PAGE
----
Ghanaians can be very annoying people. We believe our opinions are dearly sought after by everyone and we share them freely about whatsoever, whenever and to whoever the inclination hits us. This is especially true of people’s appearances. When we want to call the attention of a stranger we yell out their most obvious feature. HEY RED (fair person) BLACKIE! I SAY BLACKIE.OBOLO (fatso) [CLAP CLAP CLAP] O-BOLO-O! AKI-TI, AKI-TI-BO-GE (shortie) and we mean nothing by it. How else would we pick you out from a crowd of strangers? If a fat person eats in the streets, someone is sure to say ‘hey you’re still eating?!’ or similar. Nobody thinks for one second that you will be offended, and if you are another will tell you snappily that what was said about you is true. To our mind, falsehoods are terrible but the truth should not be found objectionable. I found our nosy tactless ways maddening until I got pregnant.
Then I discovered how nice it can be to have perfect strangers notice the most obvious thing about you. ‘Old lady’, random people would jokingly call if I was walking, ‘come sit here and rest your feet.’ In the banks they would smile and say ‘bofti/ aberewa, come up to the front’. I didn’t spend much time in queues. Acting on a craving one day I went to Papaye-a fast food joint- and ordered some food. It is generally a very busy place and it was a particularly busy day. I asked the waitress how long it would take because I was weary and wanted to know if I could wait. She said ‘never mind’ and entered it. When the next order was ready she called it out then explained to the guy that the pregnant lady wanted the same thing. ‘Let her take it’, he said, ‘I’ll wait.’
One afternoon we stopped to fuel up at a Shell station and I lied to Kofi that I was going to get some water. I got some chocolate and nkatse cake-peanut brittle then picked up a small bottle of water for cover. At the counter, the girl entered the water, entered the chocolate and then refused to enter the nkatse cake. “It is not good for a pregnant woman to eat so much sugar. Do you want the baby to be ill? Go and put it down!” she ordered imperiously. And I did. It felt so good being important to my whole society that I did.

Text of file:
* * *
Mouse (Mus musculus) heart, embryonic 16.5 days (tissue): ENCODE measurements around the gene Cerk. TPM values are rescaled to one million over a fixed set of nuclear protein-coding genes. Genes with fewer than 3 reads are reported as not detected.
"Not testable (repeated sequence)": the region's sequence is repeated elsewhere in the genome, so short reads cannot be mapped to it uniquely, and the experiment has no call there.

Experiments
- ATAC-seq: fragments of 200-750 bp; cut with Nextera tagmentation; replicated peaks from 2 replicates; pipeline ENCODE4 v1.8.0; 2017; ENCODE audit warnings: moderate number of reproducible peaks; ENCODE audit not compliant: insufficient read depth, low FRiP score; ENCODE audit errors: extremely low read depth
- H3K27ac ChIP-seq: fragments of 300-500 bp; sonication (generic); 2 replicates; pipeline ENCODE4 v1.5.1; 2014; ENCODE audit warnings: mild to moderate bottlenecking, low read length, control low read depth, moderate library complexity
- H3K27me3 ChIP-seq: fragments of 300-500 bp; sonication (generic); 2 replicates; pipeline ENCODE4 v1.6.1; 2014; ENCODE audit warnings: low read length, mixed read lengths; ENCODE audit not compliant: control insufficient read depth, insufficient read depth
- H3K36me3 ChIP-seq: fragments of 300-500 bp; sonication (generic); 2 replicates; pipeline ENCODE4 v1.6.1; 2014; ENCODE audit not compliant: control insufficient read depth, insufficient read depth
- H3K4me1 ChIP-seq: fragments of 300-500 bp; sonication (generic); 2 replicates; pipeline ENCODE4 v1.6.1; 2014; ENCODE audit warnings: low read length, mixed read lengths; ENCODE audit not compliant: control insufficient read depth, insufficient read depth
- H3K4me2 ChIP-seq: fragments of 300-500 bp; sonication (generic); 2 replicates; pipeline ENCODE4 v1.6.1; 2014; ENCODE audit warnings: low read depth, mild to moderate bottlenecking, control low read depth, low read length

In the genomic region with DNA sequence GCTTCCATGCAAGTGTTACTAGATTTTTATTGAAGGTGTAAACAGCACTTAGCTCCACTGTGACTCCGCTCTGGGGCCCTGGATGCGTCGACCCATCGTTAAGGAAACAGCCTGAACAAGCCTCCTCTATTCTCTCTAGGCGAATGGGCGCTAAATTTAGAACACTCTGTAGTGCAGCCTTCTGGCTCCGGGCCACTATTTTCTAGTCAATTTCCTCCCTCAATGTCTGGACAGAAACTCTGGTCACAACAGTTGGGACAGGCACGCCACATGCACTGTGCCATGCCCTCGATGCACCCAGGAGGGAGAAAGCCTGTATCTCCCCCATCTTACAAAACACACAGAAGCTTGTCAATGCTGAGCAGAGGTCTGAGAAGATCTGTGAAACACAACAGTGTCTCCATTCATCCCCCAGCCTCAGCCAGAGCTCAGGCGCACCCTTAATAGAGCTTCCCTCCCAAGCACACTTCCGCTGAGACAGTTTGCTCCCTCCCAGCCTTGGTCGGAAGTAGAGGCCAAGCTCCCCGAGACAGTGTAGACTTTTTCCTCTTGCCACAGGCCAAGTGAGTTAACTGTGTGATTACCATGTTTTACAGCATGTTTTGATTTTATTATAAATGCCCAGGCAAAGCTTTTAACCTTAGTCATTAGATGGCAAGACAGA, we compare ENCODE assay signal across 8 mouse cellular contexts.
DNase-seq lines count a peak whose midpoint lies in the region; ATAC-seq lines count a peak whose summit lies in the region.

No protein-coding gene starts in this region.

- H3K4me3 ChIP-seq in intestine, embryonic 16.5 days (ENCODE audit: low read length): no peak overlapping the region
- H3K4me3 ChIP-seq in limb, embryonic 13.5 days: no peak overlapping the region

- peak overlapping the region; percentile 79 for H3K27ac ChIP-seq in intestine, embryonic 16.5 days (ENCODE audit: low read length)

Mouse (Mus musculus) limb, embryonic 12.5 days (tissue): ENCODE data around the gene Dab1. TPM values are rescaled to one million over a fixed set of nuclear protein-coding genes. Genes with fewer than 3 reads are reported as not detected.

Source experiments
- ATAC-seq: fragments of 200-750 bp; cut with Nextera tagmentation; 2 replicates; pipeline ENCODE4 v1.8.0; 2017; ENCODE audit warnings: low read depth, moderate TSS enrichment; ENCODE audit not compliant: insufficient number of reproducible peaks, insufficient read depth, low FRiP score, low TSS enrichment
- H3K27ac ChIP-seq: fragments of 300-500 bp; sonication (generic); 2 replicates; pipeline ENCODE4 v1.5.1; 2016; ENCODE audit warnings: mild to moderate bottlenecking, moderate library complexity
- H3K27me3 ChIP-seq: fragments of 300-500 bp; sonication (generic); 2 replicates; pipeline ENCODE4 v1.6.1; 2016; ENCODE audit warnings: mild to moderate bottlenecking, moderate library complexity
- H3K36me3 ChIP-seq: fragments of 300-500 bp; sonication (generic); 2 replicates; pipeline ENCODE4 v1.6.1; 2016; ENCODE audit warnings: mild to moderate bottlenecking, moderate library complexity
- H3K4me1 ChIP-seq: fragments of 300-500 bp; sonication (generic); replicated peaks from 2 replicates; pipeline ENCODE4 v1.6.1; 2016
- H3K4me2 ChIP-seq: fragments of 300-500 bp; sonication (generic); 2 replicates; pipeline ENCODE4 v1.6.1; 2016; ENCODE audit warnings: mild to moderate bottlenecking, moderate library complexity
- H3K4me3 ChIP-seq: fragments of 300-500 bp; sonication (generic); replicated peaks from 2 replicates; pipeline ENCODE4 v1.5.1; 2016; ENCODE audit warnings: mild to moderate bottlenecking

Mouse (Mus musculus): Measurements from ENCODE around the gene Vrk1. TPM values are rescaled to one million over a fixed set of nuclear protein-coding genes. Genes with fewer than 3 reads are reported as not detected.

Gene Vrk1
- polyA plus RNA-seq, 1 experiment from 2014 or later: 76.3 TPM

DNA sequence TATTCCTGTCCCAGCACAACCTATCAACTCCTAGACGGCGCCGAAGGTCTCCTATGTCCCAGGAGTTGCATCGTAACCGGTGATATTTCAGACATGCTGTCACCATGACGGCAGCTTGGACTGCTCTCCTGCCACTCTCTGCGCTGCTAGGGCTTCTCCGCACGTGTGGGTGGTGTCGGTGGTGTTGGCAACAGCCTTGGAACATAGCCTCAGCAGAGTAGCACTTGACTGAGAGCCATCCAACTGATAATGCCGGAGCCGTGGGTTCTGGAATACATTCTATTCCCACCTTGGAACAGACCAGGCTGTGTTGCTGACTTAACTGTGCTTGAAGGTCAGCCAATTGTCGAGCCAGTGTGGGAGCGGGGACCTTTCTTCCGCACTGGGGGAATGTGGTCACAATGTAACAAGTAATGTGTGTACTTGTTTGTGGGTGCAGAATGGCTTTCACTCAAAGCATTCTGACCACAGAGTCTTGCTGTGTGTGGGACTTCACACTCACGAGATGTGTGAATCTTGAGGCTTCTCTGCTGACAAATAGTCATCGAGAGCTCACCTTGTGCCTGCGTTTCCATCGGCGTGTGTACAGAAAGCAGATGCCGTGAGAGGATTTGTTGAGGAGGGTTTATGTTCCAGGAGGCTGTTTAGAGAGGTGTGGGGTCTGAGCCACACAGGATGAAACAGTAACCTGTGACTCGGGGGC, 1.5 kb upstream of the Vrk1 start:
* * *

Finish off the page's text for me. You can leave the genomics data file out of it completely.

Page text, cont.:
The most precious of these community love experiences for me though happened when I was about 8 months pregnant. I woke up one morning with swollen feet, a headache, a piercing pain down my back, heartburn, muscular pain, nausea and pain in my hips. On top of which Kofi and I had had a fight. I was feeling absolutely miserable. It was a Saturday, Kofi was meeting some clients and I hitched a ride to spend the day at my parents. His clients were both women; an elderly Ghanaian and a younger European. The Ghanaian woman took one look at me and said ‘it gets better my daughter, I swear it does’. I burst into tears.
I’ve learnt to appreciate so much about my community since I became part of this motherhood club. I’ve learnt to be less impatient with what really are just minor flaws in our social interactions and to be more helpful to strangers.
Today I went to the clinic and I saw a woman with a baby about 3 months old. She had come alone and was trying to eat while holding her baby. ‘Shall I hold her for you’ I asked. She smiled a heartfelt smile of gratitude and said that would be very kind. I’m sure it was nice for her. What matters to me, though, is that I enjoyed it. Her child was not one of those especially cute babies that everyone wants to hold- unlike mine-I barely paid her any heed as I held her. But all the time I held her I smiled, reveling in the knowledge that I was giving to this unknown woman a piece of that warm feeling that was given to me when I least expected and most treasured it.